CHARLESTON, S.C. — The pilots and loadmasters at Charleston Air Force Base here have ferried some unusual cargo in their careers, including Russian fighter jets and foreign heads of state fleeing into exile.
But the passenger they are to take next week from Oregon to Iceland might top them all.
Maj. Tim Harris will fly Keiko, a 10,000-pound killer whale and star of the film "Free Willy," from a Newport, Ore., aquarium to a tiny coastal Icelandic island.
"This is about as unique a mission as most people could do," Major Harris says. "Obviously, we don't fly killer whales too often."
Members of the Free Willy Keiko Foundation, who own and care for the 20-year-old celebrity, have planned for some time to return Keiko to his North Atlantic birthplace. The group, formed four years ago, brought Keiko from a Mexican amusement park to the Oregon Coast Aquarium.
Keiko is known to movie fans for his role as the abused whale who leaps to freedom in the 1993 sleeper hit. In recent months, the once-sickly cetacean has gained 2,000 pounds and recovered from a string of ailments.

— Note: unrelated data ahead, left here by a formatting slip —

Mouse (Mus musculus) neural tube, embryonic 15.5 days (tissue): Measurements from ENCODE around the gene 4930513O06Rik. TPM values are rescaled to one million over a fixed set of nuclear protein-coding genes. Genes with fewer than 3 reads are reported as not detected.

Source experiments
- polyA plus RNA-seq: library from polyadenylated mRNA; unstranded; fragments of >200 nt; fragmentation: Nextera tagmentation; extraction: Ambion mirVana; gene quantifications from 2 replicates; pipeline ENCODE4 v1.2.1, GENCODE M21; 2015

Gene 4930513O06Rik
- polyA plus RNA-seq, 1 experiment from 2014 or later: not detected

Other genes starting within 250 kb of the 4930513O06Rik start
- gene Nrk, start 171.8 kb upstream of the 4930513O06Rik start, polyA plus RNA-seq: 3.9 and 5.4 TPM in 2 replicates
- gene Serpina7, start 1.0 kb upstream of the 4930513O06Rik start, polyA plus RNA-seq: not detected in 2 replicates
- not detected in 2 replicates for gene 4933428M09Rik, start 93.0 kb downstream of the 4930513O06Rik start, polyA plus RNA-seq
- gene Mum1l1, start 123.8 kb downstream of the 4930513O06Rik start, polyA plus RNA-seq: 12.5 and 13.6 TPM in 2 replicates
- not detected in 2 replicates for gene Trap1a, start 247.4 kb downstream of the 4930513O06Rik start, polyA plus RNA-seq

The US Air Force became key to the trip because of the unique capabilities of its C-17 cargo plane. Designed to carry heavy loads, such as Army battle tanks, the Globemaster III is also capable of landing on short airstrips.
It is apparently the only airplane in the world big enough to haul Keiko, yet nimble enough to land on the 3,900-foot runway in Vestmannaeyjar, on one of the Westman Islands.
Airfare for a whale doesn't come cheap. The Free Willy Keiko Foundation is paying the Air Force $315,000 for the ride.
The real mission is scheduled for Sept. 9, but the Air Force made a dry run last weekend. Harris piloted a C-17 from Charleston, S.C., to McChord Air Force Base in Washington State, where he and his crew practiced loading a 28-foot tank that will hold Keiko. The team then flew on to Iceland, where it dropped off a huge platform that will be used to lift the whale off the aircraft.
On the actual nonstop flight, officials from the foundation will be aboard to care for Keiko.
THE mission will mark the first-ever return of a killer whale to its native waters, says Bob Ratliffe, the foundation's executive vice president.
But Keiko will not be alone in his new home. At first, he will live in a gigantic floating pen in a sheltered bay. The hope is that he will eventually adapt and join the 400 other killer whales who live nearby, says Diane Hammond, spokeswoman for the foundation.
She says, though, that he may not make that transition to open waters. Scientists and caregivers may stay with Keiko indefinitely.
"Kids worry that we're going to take him over to a foreign place and dump him in," Ms. Hammond says. Not so, she notes. "The whole staff will be there with him."